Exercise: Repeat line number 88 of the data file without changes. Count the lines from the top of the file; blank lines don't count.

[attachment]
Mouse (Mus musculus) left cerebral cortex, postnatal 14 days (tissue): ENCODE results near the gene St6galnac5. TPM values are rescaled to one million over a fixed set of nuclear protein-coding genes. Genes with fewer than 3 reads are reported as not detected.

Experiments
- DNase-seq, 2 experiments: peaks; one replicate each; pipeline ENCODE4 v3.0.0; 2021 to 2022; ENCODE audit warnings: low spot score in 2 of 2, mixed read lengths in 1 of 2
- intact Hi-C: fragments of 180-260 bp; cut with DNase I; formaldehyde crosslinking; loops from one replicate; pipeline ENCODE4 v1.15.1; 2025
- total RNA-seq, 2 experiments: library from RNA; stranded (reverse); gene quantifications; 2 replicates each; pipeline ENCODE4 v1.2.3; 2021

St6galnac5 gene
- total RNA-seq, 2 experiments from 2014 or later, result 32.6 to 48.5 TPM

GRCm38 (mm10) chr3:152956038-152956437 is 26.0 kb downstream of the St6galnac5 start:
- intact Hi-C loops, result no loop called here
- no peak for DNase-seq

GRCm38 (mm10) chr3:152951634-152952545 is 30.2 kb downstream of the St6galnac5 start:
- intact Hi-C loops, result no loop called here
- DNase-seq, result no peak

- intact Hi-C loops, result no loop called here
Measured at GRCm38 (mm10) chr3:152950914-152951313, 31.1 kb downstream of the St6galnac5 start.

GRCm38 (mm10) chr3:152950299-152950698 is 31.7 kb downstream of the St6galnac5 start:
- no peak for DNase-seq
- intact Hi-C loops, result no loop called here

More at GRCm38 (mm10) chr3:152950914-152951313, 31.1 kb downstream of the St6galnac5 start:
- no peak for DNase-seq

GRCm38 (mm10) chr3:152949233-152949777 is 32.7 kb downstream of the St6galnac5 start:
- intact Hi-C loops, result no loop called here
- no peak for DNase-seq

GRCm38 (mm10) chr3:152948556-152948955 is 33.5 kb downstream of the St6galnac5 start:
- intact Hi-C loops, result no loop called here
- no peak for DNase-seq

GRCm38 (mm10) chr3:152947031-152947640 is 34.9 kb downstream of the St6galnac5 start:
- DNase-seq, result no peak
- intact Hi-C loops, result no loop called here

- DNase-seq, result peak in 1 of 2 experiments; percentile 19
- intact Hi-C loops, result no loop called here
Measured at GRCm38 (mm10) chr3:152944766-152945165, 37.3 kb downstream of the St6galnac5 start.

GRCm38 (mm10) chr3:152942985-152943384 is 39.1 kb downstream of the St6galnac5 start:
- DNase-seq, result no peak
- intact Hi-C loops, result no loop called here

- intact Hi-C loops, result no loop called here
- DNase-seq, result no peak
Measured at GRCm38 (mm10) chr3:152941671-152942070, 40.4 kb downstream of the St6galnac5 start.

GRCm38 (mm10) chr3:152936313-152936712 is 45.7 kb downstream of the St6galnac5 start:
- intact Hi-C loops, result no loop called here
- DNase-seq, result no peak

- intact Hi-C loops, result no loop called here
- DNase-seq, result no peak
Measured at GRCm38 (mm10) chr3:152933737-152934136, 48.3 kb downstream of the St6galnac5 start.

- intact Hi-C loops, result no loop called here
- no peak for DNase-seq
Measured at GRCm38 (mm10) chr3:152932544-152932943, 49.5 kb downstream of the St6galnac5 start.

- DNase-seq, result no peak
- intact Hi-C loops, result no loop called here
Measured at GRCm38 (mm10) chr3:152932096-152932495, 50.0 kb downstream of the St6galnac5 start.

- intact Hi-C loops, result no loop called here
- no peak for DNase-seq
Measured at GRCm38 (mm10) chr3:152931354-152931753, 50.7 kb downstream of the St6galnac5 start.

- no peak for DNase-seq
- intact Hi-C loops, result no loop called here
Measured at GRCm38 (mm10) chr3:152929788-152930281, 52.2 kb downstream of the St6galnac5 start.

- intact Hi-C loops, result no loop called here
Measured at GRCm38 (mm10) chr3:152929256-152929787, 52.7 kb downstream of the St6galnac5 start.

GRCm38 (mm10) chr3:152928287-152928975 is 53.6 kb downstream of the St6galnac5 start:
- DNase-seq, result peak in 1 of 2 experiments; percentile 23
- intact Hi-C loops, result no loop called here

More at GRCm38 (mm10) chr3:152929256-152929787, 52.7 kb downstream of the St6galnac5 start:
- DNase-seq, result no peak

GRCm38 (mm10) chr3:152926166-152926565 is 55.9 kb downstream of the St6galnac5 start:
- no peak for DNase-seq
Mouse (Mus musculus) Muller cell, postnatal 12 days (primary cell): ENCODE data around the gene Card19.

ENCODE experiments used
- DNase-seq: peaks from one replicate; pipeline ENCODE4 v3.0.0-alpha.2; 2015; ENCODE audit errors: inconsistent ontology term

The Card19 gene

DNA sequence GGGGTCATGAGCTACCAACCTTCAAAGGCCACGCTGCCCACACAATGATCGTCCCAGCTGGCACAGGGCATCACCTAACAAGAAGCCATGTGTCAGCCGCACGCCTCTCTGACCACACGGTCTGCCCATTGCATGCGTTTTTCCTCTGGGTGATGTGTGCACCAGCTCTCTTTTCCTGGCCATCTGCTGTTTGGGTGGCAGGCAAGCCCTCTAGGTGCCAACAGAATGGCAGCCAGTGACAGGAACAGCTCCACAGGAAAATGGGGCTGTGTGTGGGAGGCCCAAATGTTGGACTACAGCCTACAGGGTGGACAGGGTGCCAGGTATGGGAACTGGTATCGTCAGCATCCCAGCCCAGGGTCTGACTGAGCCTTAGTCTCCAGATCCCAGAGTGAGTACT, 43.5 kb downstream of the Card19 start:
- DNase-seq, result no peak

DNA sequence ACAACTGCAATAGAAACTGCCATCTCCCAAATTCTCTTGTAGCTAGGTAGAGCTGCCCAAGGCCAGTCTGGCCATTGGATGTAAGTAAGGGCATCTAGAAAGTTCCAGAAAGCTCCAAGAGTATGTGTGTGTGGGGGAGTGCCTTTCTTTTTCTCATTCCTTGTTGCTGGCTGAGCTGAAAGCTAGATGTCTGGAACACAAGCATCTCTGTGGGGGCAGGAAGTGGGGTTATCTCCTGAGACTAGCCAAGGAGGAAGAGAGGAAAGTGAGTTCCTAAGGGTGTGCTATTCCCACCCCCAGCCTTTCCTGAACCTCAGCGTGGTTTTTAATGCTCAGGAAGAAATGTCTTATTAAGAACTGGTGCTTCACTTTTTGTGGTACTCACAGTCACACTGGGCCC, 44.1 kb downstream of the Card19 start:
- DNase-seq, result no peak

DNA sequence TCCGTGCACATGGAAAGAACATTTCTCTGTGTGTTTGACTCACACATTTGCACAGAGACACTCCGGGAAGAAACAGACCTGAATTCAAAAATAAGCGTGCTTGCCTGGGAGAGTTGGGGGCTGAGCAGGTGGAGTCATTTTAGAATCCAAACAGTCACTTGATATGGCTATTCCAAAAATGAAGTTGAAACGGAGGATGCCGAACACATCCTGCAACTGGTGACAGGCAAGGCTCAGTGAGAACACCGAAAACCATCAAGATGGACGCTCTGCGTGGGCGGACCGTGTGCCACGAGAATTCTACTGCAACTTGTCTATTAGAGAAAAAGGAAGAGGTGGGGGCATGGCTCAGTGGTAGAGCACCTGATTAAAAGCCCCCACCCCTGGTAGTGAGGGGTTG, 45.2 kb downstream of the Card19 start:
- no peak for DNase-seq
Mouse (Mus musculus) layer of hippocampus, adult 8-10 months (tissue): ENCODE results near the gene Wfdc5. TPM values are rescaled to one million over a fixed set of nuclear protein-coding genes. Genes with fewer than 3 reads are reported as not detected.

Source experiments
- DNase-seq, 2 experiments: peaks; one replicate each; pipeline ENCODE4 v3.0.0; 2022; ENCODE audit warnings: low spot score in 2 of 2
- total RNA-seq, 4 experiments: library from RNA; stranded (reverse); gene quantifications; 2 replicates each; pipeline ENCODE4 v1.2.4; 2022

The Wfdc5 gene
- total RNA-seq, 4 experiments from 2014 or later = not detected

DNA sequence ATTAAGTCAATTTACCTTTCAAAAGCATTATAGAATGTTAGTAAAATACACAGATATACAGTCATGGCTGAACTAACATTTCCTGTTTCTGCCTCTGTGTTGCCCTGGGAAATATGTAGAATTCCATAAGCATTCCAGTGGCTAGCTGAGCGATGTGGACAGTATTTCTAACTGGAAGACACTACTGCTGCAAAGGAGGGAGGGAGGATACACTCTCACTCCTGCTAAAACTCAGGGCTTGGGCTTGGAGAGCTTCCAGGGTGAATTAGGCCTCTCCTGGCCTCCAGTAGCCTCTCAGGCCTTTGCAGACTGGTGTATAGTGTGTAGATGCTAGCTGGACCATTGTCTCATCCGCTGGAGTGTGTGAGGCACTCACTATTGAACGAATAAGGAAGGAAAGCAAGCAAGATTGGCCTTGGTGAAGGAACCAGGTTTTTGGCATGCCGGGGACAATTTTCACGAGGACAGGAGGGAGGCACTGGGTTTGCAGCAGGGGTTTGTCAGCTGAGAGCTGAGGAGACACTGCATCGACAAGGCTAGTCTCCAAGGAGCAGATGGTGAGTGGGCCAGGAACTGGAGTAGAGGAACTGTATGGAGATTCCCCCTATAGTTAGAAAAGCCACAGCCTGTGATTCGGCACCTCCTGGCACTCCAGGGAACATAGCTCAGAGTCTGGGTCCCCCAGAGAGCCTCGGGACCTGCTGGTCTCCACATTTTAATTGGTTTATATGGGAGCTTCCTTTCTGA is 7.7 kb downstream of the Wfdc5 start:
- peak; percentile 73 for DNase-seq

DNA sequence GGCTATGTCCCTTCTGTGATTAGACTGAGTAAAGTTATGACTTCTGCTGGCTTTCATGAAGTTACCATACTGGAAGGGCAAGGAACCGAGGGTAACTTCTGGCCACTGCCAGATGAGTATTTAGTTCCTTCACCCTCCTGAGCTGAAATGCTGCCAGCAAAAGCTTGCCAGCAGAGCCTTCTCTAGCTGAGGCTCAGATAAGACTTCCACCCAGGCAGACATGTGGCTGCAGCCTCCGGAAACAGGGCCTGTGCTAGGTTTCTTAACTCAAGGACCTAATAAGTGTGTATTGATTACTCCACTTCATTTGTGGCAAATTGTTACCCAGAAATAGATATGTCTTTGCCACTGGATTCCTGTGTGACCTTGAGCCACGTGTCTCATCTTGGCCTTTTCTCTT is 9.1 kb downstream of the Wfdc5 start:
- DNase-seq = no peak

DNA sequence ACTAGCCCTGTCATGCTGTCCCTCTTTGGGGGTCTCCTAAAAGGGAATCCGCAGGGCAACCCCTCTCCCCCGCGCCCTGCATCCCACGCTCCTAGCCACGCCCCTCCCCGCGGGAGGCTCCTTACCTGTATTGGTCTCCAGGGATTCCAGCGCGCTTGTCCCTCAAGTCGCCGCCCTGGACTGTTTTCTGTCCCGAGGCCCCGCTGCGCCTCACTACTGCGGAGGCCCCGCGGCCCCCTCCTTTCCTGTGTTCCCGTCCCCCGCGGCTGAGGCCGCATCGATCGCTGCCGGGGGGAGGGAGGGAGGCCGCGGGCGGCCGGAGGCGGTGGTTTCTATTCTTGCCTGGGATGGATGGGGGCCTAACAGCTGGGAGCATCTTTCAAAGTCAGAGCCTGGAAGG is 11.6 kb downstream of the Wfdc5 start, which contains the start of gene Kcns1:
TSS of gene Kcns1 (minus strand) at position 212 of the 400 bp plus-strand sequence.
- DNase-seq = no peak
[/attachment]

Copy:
- DNase-seq = no peak